7. This affliction is particularly common in Hollywood: the career-centric woman does not believe in true love, she is convinced it is some story cooked up by greeting card companies. Then this ruggedly handsome dude pops up in her radar, infuriating her, thwarting her peace of mind, plunging her deep into the chaos called... love. What can the distressed damsel do other than admit defeat?

8. The protagonist, who is suffering from an incurable disease, has to die. There is no treatment that saves his/her life at the end. (Imagine what a mess it would be if they are cured, when everyone else has prepared for their death?)

9. I watch too many movies on TV.

Who said movies aren't educational? 

Friday, January 10, 2014

A Return

It was as though a bunch of years had fallen back. Though if the years hadn't existed, today would not have been like today. 
The words thrown around were from forgotten memories. Like the dreams of the dawn. Vague, familiar, haunting.
The whiteness of the ambience. The atmosphere. The floors, the ceiling, the shades, the windows. So different, yet so like the once-well-known. The jolt of the difficult memory. 
It was not a re-living, it was a re-discovery. It was the jump of the heart when one plunges down in the Giant Wheel.
It was so ordinary, yet so special. Meaningful in the enormity of its commonness.
It was almost - but not quite - as though... I was home.

Tuesday, January 7, 2014

Be Strong

Have faith:
Things will settle down.
It's just a matter of time,
I've always known.

Have courage:
You've been there before;
I've made sure that you did
'fore I was gone.

Have strength:
For each day that passed,
Has taught you something new.
You're not alone.

Be brave:
I'll see you through;
I will not abandon you
Though I am gone.

I'm here,
Watching over you;
I know I am, every day.
I'll always be here.

Saturday, January 4, 2014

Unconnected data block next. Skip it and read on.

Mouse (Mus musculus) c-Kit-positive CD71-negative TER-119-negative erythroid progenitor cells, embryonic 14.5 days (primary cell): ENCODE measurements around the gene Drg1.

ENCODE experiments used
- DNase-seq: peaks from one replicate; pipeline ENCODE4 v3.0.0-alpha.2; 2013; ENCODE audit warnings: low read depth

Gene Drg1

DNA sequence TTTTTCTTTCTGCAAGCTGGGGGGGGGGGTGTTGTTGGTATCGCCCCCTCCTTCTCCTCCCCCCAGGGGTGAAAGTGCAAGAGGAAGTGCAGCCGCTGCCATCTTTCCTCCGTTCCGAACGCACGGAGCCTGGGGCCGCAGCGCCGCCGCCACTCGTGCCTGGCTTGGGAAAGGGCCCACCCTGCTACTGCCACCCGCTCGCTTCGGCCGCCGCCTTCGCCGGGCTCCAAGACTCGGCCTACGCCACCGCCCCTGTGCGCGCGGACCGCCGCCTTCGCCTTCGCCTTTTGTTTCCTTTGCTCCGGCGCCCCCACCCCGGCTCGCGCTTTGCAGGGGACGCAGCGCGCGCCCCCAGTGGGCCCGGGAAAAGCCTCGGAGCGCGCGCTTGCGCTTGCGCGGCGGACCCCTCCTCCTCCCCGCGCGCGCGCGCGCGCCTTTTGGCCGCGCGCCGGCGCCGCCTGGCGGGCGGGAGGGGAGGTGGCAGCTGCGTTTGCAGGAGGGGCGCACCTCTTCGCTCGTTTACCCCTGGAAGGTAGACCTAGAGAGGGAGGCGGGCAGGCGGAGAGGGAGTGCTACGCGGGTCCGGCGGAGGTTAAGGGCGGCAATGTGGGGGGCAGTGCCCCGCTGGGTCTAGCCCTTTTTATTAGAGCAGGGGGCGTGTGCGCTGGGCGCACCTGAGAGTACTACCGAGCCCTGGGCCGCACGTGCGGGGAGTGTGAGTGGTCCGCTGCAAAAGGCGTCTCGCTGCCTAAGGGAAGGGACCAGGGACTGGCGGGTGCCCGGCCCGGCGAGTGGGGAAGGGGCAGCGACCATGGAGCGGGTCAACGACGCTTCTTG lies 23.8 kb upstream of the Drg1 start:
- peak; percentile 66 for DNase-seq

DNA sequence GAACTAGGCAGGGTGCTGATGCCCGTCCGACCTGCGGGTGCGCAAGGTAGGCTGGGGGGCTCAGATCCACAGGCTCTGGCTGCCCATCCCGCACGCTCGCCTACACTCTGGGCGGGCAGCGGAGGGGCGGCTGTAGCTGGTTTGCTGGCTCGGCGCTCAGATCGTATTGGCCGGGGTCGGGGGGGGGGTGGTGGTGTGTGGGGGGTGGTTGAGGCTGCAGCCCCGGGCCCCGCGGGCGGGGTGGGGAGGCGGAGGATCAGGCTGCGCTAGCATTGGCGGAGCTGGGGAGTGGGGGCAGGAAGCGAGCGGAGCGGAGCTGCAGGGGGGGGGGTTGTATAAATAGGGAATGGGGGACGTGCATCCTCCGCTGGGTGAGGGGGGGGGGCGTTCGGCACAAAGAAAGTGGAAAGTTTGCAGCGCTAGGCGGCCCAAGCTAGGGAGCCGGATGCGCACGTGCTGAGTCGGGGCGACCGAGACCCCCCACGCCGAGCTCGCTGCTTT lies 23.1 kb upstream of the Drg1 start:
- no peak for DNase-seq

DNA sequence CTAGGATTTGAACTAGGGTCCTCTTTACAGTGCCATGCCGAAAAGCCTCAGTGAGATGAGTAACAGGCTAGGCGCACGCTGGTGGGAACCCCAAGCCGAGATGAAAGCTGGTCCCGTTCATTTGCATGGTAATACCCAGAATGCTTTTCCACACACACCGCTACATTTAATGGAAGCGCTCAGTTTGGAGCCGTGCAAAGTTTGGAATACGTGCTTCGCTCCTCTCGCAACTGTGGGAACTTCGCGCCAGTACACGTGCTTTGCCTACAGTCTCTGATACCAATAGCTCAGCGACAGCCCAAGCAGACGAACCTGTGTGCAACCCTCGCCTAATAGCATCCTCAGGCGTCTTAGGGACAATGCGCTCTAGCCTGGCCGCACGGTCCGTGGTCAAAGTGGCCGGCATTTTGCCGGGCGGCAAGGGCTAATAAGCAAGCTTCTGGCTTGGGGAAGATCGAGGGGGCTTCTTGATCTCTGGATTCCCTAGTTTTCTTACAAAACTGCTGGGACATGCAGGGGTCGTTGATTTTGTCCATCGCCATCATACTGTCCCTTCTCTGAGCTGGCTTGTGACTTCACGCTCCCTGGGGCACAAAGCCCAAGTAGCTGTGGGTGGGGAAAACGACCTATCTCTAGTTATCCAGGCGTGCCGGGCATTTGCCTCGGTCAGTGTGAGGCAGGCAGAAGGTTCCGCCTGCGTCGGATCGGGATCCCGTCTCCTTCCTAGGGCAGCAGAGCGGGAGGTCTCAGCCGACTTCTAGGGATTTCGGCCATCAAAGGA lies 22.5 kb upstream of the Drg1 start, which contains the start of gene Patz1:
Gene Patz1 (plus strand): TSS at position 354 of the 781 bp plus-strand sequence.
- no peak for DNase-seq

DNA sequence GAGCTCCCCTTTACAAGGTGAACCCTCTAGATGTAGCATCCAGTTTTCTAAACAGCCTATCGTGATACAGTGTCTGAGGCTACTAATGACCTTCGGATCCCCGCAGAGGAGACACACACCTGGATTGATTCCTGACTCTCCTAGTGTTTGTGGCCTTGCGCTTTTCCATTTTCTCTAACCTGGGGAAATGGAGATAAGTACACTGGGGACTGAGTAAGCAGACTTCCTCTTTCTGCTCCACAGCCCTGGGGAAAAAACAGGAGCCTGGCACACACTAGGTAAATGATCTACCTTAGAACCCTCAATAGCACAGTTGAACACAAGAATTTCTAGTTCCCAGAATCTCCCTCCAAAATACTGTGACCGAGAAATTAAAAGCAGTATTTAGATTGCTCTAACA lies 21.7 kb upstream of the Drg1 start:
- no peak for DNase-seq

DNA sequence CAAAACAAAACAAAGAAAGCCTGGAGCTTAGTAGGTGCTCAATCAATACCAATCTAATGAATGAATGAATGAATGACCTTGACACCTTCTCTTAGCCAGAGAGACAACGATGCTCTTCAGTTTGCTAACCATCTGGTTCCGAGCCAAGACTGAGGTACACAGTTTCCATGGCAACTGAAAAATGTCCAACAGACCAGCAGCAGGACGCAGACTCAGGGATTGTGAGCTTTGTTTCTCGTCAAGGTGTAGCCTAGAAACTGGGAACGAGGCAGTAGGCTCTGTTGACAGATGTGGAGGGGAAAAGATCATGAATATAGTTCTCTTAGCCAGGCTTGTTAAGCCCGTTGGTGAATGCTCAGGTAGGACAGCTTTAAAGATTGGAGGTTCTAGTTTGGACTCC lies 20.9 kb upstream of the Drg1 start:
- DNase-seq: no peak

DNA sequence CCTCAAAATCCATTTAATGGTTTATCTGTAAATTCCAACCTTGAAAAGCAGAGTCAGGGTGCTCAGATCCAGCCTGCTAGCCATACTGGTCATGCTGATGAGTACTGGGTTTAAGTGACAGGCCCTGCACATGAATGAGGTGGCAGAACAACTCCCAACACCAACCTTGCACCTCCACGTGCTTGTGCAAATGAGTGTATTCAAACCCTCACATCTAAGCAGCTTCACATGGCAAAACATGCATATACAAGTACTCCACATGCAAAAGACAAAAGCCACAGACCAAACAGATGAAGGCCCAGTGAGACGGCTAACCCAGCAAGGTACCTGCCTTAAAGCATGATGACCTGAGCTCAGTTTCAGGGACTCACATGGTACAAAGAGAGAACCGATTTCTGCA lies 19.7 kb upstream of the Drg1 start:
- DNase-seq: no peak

"And so it goes with God."

Except for the fact that Irrfan, when he speaks these words, looks profoundly enigmatic and proud, like a man who has seen something we haven't, I have no clue what his words could mean. Even after watching the movie three times and reading the book once.

At the beginning of Life of Pi, there is a claim (by Francis aka Mamaji) that Pi Patel "has a story that will make you believe in God". The movie tries to project it in such a way that when Pi abandons all hope and surrenders to God, God, who was watching all the while, brings him to a strange island to restore his belief and provides him strength to continue. There is no such interpretation in the book.

Surely God, who sank the ship, killed his family and allowed the ship's crew to perish, did not save Pi alone just to prove that He exists? Or is it that, despite the sinking of the ship (an act in which He had no hand), despite Pi finding himself literally at sea, God was with him, giving him the strength to survive? Does it have something to do with Pi being a "practising Hindu, Muslim and Christian"? My takeaway from the story is Pi's inner strength, whether God-given or not. In the face of adversity he does not wither, he blooms (well, as much blooming as a raft at sea and a famished tiger would permit). Richard Parker, his alter ego or a fierce Bengal tiger, depending on which story you want to believe, keeps him alert and alive.

But for Mamaji's confusing statement, the story remains a wonderful watch/read. The first part in India, with little Pi naming himself, encountering God and meeting Richard Parker are all delightful. (Even more so in the book). The lifeboat, the tiger, the vegetarian boy and the raft in the middle of the ocean are spectacular in 3D.

The movie remains true to the novel for the most part. Very minimal (and essential) clipping has been done, as compared to other book adaptations. The dialogs are pretty much Yann Martel's own words. The character of Anandi, the dancer, has been introduced in the movie. In the novel, there is a strange incident when Pi loses his eyesight and hears the voice of a man - who has curiously lost his eyesight as well. A long conversation between the temporarily blinded people ensue, at the end of which the newcomer tries to kill Pi (and devour him, no doubt) but the starving Richard Parker kills him instead. By the time Pi recovers his eyesight, the man is beyond recognition.

But what is it that's staring me in the face and I cannot see?

It was natural that, bereft and desperate as I was, in the throes of unremitting suffering, I should turn to God.

Nothing in the story reinforced or enhanced my faith, but nothing destroyed it either. Nothing answered my questions and doubts, and nothing made me decide either way.

And so it goes with God.